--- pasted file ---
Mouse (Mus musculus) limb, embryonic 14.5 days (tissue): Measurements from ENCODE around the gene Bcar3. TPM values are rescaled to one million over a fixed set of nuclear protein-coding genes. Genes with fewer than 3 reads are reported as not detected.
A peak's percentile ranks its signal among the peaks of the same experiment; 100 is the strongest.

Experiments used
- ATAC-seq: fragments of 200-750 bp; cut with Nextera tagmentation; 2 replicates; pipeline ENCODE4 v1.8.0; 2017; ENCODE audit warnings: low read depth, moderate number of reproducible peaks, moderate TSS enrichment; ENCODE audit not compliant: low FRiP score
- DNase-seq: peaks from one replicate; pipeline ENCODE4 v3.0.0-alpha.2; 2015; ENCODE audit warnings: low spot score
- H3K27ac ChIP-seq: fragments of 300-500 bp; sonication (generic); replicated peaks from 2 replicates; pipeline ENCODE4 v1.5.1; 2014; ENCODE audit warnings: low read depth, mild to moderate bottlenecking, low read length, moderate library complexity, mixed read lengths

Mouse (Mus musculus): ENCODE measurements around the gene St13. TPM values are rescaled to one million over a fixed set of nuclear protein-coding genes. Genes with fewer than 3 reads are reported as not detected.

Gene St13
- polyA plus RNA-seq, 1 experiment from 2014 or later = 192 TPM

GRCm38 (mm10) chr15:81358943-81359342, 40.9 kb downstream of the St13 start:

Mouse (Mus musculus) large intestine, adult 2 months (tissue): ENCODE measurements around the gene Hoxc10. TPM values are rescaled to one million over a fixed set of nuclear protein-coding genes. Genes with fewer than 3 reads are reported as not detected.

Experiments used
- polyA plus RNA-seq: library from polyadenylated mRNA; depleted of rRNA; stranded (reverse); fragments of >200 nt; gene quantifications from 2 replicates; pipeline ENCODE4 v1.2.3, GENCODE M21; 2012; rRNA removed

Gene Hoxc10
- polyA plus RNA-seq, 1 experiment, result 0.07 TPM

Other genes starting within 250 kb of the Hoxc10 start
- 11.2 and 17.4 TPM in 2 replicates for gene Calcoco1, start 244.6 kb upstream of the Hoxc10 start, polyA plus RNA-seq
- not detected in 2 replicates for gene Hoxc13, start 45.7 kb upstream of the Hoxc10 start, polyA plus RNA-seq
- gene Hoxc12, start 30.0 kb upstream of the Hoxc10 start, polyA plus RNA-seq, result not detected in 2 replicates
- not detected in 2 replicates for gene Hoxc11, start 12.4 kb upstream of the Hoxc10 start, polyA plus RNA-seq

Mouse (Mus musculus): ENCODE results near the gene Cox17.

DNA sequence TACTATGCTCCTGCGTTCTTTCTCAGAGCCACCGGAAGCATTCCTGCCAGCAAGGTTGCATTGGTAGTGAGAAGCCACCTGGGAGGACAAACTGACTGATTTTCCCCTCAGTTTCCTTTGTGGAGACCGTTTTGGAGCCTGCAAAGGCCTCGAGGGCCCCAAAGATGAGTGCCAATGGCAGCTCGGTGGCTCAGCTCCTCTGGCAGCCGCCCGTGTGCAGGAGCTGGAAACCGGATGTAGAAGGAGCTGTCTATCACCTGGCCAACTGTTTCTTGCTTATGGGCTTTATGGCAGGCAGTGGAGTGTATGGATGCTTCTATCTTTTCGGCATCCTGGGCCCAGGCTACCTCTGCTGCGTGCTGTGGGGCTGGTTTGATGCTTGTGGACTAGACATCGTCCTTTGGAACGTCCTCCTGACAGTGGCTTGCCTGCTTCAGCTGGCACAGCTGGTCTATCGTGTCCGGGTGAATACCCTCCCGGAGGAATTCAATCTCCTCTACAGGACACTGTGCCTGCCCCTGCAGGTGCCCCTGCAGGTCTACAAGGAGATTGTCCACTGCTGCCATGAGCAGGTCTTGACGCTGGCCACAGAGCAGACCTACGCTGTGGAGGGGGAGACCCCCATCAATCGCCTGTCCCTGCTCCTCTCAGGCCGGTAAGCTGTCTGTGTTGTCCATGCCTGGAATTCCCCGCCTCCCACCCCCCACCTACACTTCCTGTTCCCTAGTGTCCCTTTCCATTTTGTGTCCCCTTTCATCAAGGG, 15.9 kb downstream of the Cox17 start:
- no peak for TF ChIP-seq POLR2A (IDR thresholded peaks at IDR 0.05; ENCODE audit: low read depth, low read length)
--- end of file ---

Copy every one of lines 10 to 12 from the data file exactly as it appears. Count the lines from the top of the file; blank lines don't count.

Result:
GRCm38 (mm10) chr15:81358943-81359342, 40.9 kb downstream of the St13 start:

Mouse (Mus musculus) large intestine, adult 2 months (tissue): ENCODE measurements around the gene Hoxc10. TPM values are rescaled to one million over a fixed set of nuclear protein-coding genes. Genes with fewer than 3 reads are reported as not detected.

Experiments used